What it takes to be a fair workplace

Today’s employees, consumers, investors and legislators have reached a resounding consensus: diversity, equity and inclusion (DEI) in the workplace matters.

And not only is it important, it should be at the top of employers’ to-do lists in an increasingly competitive job market. Now more than ever, employers need to assess how they can best serve their employees and, therefore, their communities. Number one on the list? Pay equity – ensuring employees performing similar work are compensated fairly, regardless of gender, race/ethnicity or other protected class factors. In other words, equal pay for equal work.

“[E]fair and equitable compensation is a key driver of employee satisfaction,” said HR research analyst and author Josh Bersin in his HR Predictions for 2022 report.[I]If you want to win the talent wars in 2022, fair compensation may be one of your greatest techniques.

But pay equity is more than just a competitive tool in a hot labor market. It’s an opportunity to foster innovation, drive employee engagement, minimize turnover, maintain (or improve) brand reputation, and attract investors.

In fact, a study by recruitment site Indeed found that 81% of workers are more productive and engaged when they perceive themselves to be paid fairly. Additionally, this same report states that 75% of employees are more likely to apply for a job when the company is known for its pay transparency.

With so much to gain from making pay equity a priority, employers who speak out or treat it as an isolated case do so at their peril. Employers who fail to effectively address pay inequality risk public backlash and legal action, all at risk to their bottom line. This is especially true with more and more pay equity laws enacted in the United States and abroad.

No matter where your organization is on its pay equity journey, a diligent and forward-looking vision is essential. Fortunately, there are concrete steps employers can take to demonstrate a true commitment to fair compensation.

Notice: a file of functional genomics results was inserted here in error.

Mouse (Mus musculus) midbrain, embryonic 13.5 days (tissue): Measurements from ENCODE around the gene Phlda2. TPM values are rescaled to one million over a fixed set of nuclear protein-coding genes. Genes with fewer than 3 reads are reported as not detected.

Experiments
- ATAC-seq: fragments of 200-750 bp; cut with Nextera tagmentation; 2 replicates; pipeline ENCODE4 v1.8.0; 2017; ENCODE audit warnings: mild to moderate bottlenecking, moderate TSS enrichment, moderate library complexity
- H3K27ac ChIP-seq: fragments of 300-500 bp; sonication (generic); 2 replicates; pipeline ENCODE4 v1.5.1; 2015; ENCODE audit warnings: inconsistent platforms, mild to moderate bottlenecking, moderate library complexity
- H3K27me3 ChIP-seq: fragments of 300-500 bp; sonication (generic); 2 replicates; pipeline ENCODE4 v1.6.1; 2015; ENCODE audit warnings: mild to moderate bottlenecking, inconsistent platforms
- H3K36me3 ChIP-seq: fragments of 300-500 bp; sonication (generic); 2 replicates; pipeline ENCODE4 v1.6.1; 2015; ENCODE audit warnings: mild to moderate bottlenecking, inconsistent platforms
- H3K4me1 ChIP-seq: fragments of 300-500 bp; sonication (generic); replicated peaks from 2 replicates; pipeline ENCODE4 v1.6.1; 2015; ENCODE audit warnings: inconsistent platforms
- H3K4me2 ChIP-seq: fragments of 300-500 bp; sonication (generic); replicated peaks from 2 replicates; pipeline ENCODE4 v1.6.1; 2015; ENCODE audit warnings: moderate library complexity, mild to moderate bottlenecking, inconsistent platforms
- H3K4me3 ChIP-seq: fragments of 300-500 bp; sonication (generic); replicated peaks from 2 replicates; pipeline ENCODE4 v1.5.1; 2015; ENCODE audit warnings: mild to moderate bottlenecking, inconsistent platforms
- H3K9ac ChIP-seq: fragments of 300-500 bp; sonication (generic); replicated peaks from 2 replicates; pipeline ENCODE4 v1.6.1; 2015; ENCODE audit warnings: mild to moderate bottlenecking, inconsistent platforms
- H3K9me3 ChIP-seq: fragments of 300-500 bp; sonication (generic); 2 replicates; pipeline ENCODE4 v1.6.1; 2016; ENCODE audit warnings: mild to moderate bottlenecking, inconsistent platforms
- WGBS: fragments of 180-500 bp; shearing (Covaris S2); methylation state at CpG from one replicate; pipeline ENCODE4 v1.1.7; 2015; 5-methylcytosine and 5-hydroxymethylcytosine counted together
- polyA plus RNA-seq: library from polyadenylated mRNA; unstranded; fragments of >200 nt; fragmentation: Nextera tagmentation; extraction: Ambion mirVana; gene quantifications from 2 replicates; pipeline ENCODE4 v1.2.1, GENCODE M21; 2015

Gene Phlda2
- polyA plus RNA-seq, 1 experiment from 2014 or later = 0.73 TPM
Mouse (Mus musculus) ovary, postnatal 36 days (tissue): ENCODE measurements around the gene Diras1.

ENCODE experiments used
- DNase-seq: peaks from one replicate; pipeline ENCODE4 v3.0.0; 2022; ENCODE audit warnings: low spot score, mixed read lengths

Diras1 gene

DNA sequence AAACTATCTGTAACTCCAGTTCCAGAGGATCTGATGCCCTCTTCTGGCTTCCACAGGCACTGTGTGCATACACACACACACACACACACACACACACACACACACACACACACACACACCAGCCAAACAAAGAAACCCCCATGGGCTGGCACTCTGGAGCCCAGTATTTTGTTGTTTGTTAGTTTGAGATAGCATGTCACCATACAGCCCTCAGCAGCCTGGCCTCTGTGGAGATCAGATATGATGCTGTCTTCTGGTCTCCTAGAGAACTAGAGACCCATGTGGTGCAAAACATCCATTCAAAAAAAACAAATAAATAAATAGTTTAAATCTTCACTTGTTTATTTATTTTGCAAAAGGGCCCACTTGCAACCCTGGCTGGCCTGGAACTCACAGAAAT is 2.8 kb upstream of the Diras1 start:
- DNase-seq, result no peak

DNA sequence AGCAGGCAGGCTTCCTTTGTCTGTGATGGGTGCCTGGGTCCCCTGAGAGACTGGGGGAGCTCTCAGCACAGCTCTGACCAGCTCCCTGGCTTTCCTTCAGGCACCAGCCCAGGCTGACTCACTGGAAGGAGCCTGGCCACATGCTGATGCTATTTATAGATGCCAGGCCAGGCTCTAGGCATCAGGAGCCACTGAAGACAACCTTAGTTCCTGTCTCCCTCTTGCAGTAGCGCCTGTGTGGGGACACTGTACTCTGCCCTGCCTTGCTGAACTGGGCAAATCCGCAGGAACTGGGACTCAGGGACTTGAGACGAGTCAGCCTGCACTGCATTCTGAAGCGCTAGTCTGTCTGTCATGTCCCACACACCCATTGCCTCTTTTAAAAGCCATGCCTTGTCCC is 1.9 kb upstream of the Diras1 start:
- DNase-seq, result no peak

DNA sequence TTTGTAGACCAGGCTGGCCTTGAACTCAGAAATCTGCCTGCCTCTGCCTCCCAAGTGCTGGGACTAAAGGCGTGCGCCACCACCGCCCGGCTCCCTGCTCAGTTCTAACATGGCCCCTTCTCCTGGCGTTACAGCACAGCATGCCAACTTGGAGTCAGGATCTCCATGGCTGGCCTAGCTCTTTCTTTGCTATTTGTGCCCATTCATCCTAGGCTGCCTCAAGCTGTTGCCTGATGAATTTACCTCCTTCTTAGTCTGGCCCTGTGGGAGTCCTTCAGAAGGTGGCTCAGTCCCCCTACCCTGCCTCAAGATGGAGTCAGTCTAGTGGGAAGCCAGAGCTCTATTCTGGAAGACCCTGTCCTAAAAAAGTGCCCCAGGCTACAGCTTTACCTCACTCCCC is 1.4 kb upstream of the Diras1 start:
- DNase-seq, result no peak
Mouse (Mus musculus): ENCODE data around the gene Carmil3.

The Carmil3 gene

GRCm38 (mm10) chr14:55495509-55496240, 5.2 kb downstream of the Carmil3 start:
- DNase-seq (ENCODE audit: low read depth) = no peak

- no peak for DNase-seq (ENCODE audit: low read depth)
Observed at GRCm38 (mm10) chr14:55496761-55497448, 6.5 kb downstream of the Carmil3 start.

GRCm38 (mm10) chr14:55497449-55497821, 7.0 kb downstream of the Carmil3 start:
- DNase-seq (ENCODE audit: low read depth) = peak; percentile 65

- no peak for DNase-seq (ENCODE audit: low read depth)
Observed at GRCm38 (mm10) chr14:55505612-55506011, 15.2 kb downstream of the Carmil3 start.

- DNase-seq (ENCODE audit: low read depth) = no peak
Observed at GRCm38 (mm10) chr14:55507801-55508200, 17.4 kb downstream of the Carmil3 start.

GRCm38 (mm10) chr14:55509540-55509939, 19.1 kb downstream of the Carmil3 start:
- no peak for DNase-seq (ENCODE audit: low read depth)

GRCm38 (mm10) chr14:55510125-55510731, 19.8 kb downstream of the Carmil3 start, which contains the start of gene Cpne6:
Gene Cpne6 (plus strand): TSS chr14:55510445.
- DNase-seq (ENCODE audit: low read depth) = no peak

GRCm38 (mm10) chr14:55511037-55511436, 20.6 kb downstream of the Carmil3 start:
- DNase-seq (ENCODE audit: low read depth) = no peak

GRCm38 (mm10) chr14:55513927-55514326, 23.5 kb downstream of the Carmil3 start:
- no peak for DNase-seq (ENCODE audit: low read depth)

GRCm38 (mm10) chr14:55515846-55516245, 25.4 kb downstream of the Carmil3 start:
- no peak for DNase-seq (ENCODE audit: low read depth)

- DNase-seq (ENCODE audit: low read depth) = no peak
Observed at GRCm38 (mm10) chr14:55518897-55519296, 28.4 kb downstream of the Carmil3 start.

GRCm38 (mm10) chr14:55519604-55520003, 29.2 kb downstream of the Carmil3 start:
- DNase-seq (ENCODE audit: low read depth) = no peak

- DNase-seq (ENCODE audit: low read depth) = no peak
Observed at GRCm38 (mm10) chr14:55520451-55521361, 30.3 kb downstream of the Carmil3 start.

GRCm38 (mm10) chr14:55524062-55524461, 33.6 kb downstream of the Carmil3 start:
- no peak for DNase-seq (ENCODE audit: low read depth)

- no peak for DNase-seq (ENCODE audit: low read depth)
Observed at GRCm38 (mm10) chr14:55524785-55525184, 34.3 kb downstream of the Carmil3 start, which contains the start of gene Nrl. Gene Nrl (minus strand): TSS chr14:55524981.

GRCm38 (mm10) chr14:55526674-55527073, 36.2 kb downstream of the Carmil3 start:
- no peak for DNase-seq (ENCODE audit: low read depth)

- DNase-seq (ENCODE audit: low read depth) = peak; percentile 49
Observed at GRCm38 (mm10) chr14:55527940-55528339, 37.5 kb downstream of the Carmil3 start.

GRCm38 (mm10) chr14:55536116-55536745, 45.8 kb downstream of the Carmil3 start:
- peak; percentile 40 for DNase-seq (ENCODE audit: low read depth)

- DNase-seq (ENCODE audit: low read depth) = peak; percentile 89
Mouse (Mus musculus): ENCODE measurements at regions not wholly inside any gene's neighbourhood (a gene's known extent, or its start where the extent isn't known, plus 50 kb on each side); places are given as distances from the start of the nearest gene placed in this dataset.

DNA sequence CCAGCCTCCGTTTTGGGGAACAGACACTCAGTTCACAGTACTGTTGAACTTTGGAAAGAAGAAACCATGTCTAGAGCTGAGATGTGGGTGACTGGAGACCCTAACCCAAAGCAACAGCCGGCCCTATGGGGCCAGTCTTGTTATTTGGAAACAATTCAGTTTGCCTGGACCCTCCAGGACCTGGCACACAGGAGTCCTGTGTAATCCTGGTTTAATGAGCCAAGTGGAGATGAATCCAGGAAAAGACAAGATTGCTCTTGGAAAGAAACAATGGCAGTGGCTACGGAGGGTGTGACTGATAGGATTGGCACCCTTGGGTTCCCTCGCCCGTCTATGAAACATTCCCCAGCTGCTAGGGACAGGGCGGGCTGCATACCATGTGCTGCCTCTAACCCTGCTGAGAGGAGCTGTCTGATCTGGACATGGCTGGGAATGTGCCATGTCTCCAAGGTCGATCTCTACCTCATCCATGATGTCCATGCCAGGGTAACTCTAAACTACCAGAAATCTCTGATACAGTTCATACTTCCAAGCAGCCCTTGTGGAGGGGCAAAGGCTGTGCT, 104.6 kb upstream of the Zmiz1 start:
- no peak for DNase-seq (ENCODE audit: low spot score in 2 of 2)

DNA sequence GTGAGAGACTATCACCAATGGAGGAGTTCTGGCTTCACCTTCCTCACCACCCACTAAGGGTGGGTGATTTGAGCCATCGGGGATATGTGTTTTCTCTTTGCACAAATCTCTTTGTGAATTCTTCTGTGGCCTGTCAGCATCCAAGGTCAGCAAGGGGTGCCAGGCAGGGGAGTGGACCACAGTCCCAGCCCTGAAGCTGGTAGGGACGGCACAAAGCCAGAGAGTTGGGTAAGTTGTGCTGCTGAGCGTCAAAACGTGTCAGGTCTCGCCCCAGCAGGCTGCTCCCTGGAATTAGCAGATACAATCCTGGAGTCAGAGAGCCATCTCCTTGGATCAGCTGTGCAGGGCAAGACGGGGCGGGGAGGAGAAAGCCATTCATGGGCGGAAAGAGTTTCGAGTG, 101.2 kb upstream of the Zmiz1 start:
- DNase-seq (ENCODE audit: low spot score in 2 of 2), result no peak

The Pay Equity Maturity Model

In my role spearheading pay equity auditing practices for Trusaic, a goal-driven technology company, I helped develop the Pay Equity Maturity Model to help employers understand where they are on pay equity. It is a three-tiered framework that allows organizations to assess their current salary practices, progress and long-term goals.

To get started, leaders should ask themselves some basic questions. Do you have policies or initiatives related to pay equity? If so, are they documented and are they measured? How do you involve your employees? Are you actively communicating progress to all of your stakeholders, including employees, investors, the public and/or your local community? Have you established your pay equity goals? How do you track your progress towards these goals? Is there accountability?

Your answers to these questions will be key to identifying where your organization fits in the model. As you assess your pay equity efforts and ultimately determine your position, let these questions guide your progress. With some regularity, revisit them and see if you’ve moved to the next level of the pattern.

Below, we outline the three tiers, discuss the key factors that set each tier apart, and identify how companies can move up the model to become a truly fair workplace.


The first stage of the model includes employers with a basic understanding of pay equity. These types of workplaces typically lack strong DEI policies or representation, have not established concrete pay equity or DEI measurement systems, and ultimately have low employee engagement.

Employers at this level typically find it difficult to comply with various local, state, and federal requirements related to equal pay because they either don’t have the resources to do so, or they just don’t do the job. pay equity a priority. As a result, these employers have gender and/or racial/ethnic pay disparities, whether they know it or not.

This year, two companies in particular demonstrated the risks of not making pay equity a priority.

The first is gaming company Riot Games, which recently settled a $100 million gender discrimination lawsuit that included allegations of unequal pay, discrimination, sexual harassment and retaliation with the Department of Justice. California Civil Rights.

In addition to a lump sum payment to affected workers, the settlement requires the company to establish a reserve to make wage adjustments and fund DEI programs, as well as to conduct routine pay equity audits to identify proactively potential gender and race/ethnicity cases. wage discrimination and remedy it once detected.

The second example is entertainment company Activision Blizzard, which has settled with the US Federal Equal Employment Opportunity Commission for similar claims. In addition to paying $18 million for sex discrimination and sexual harassment charges, the company must improve its pay equity policies and DEI practices, as well as hire an internal equal opportunity coordinator. of employment, among other actions.